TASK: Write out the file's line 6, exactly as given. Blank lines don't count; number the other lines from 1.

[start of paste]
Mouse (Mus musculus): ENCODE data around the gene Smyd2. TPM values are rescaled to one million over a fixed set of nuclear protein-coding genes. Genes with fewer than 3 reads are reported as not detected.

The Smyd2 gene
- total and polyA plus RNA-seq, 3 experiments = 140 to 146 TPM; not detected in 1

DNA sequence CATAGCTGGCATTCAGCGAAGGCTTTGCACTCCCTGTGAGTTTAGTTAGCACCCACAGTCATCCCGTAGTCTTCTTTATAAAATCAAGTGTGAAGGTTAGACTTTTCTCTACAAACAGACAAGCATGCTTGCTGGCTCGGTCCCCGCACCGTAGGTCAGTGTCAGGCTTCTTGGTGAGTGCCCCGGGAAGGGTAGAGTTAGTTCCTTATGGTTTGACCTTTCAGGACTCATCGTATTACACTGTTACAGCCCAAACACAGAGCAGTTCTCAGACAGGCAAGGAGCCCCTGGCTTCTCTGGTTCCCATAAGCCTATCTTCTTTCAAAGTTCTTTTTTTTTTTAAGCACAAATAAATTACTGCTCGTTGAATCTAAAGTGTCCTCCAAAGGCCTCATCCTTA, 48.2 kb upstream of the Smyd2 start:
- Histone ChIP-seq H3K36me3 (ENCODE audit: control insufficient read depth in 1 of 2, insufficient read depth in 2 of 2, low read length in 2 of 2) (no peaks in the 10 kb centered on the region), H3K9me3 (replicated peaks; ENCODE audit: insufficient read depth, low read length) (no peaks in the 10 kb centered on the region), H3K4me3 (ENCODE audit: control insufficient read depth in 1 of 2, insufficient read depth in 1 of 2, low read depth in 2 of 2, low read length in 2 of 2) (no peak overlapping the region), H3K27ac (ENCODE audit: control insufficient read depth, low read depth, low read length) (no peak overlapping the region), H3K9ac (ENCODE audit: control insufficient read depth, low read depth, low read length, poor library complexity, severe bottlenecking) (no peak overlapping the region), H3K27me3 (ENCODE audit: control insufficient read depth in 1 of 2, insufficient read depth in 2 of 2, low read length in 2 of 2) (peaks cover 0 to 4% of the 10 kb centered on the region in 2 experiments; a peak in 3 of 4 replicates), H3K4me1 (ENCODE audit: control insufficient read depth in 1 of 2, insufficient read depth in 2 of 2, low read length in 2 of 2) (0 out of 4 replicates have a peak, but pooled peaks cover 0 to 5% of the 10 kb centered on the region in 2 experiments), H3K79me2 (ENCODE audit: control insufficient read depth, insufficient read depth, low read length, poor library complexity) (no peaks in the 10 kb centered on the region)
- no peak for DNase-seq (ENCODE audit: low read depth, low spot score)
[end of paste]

- no peak for DNase-seq (ENCODE audit: low read depth, low spot score)